Every time we go on a road trip of any real length, my wife and I run over to the library and get an audiobook or two. Before leaving to visit her folks for Christmas, I picked up Brad Metlzer’s The Inner Circle which wound up serving us for two separate trips. I actually had no idea what the book was about, I just saw Meltzer’s name and grabbed it. It turns out, however, that it’s actually a kind of sequel or follow-up to the last of his books we listened to in audiobook form: The Book of Fate.
This time around, the story revolves around normal guy Beecher who uncovers a potential secret spy ring built around the president while trying to impress a woman from his past. As things tend to go in Meltzer novels, the ensuing 12 discs revolve around healthy doses of mistrust, misinformation and misunderstandings all while conveying action and drama the never fails to keep me interested. I should note that I actually forgot very little of the plot in the nearly three months between starting the audiobook and finishing it, which is a testament to the story.
The character who carries over from Book of Fate, though, is the one who really steals the show: Nica Hadrian, the man who tried to kill the president in that book. I had no idea he would appear in this book and would love to talk to Meltzer about why he decided to bring him back, but I think I have a pretty good idea. This guy’s just a super compelling character. He’s belfry-level crazy thinking his last victim still talks to him and also believing in ages old historical conspiracies that continue through reincarnation. But he’s also incredibly smart and has his own set of physical skills that made him such an effective killing machine. He’s basically Batman, but crazier and convinced that the world has an order to it, something I’m not so sure can be said about the Caped Crusader.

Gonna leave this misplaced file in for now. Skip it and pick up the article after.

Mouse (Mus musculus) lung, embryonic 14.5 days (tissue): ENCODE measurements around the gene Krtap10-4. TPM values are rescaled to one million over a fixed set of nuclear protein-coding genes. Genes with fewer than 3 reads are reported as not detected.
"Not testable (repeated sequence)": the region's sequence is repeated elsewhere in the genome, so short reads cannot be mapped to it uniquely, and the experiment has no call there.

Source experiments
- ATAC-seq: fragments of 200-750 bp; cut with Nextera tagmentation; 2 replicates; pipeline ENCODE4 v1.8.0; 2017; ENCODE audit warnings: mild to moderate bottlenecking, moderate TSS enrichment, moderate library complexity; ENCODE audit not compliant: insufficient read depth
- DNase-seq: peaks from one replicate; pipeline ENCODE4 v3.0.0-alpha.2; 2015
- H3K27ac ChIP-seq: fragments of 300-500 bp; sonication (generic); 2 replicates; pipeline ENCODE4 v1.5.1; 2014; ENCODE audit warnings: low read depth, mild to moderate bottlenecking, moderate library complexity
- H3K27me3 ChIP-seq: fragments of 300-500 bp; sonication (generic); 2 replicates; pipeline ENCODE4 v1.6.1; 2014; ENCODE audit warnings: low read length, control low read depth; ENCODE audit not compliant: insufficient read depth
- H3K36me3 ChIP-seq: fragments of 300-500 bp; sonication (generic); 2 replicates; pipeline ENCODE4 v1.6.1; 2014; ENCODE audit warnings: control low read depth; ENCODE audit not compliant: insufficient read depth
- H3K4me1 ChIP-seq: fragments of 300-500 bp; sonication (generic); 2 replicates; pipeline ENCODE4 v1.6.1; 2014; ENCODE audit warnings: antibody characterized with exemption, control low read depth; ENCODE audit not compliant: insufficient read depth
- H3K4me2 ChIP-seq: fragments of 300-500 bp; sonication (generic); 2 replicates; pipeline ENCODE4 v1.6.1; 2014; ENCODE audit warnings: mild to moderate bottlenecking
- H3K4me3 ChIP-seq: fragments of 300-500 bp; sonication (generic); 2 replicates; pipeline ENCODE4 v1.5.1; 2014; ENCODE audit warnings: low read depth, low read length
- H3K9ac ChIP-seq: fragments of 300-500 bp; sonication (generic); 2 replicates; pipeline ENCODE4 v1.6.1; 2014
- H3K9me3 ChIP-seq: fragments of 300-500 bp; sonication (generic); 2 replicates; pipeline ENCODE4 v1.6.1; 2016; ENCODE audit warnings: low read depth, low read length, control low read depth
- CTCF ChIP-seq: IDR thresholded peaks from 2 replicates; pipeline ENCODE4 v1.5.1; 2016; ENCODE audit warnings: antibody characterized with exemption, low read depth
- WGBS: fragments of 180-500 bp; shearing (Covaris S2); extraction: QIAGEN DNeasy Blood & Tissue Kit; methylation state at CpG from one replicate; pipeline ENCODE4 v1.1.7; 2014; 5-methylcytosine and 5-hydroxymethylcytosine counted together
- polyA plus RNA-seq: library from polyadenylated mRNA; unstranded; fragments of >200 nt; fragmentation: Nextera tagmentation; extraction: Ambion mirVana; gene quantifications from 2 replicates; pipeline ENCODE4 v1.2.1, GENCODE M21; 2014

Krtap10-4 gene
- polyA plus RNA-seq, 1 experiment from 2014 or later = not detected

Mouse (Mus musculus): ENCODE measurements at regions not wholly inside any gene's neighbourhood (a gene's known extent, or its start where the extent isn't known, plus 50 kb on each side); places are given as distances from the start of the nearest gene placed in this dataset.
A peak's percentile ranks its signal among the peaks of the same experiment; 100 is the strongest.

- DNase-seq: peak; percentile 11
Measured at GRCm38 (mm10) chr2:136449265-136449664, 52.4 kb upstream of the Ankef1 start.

Something else I didn’t realize when I picked this book up from the library is that Beecher’s story actually continues on in Metlzer’s most recent book The Fifth Assassin. But don’t worry about this being an Empire Strikes Back kind of situation where you get to the end of this book and feel like you’ve been given part of a whole rather than a whole story. Inner Circle definitely has a solid ending, but also goes on to set up some real potential I’m excited to see explored when we get around to listening to Assassin.
Once again, I was super pleased with my experience listening to or reading a Brad Meltzer book. That guy really writes the kinds of stories I enjoy, constantly keeping the wheels on his “regular guy put into extraordinary situations” thrillers. That’s actually one of the reasons I’m interested in checking out the sequel. Beecher fit a similar model that I’ve seen in other Meltzer lead characters, but he’s presumably more trained and confident in Assassin, so I’m definitely curious to see how that plays out.